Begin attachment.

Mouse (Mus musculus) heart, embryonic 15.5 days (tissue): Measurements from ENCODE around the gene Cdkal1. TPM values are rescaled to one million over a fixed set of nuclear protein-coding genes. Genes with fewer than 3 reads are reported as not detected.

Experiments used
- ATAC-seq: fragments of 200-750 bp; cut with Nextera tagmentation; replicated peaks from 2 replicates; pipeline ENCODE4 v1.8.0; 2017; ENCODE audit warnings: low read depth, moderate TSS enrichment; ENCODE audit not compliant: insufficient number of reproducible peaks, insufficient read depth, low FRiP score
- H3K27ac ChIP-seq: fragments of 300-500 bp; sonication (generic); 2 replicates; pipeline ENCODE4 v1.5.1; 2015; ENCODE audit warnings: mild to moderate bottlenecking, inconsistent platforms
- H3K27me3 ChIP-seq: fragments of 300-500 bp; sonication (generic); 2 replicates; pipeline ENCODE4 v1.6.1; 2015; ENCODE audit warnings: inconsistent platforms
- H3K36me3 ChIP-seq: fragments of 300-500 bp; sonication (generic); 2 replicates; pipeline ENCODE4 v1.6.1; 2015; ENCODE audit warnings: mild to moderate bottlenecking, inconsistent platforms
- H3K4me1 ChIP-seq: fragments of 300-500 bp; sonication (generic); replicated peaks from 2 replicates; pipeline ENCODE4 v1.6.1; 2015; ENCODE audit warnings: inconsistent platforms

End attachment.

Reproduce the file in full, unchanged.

Mouse (Mus musculus) heart, embryonic 15.5 days (tissue): Measurements from ENCODE around the gene Cdkal1. TPM values are rescaled to one million over a fixed set of nuclear protein-coding genes. Genes with fewer than 3 reads are reported as not detected.

Experiments used
- ATAC-seq: fragments of 200-750 bp; cut with Nextera tagmentation; replicated peaks from 2 replicates; pipeline ENCODE4 v1.8.0; 2017; ENCODE audit warnings: low read depth, moderate TSS enrichment; ENCODE audit not compliant: insufficient number of reproducible peaks, insufficient read depth, low FRiP score
- H3K27ac ChIP-seq: fragments of 300-500 bp; sonication (generic); 2 replicates; pipeline ENCODE4 v1.5.1; 2015; ENCODE audit warnings: mild to moderate bottlenecking, inconsistent platforms
- H3K27me3 ChIP-seq: fragments of 300-500 bp; sonication (generic); 2 replicates; pipeline ENCODE4 v1.6.1; 2015; ENCODE audit warnings: inconsistent platforms
- H3K36me3 ChIP-seq: fragments of 300-500 bp; sonication (generic); 2 replicates; pipeline ENCODE4 v1.6.1; 2015; ENCODE audit warnings: mild to moderate bottlenecking, inconsistent platforms
- H3K4me1 ChIP-seq: fragments of 300-500 bp; sonication (generic); replicated peaks from 2 replicates; pipeline ENCODE4 v1.6.1; 2015; ENCODE audit warnings: inconsistent platforms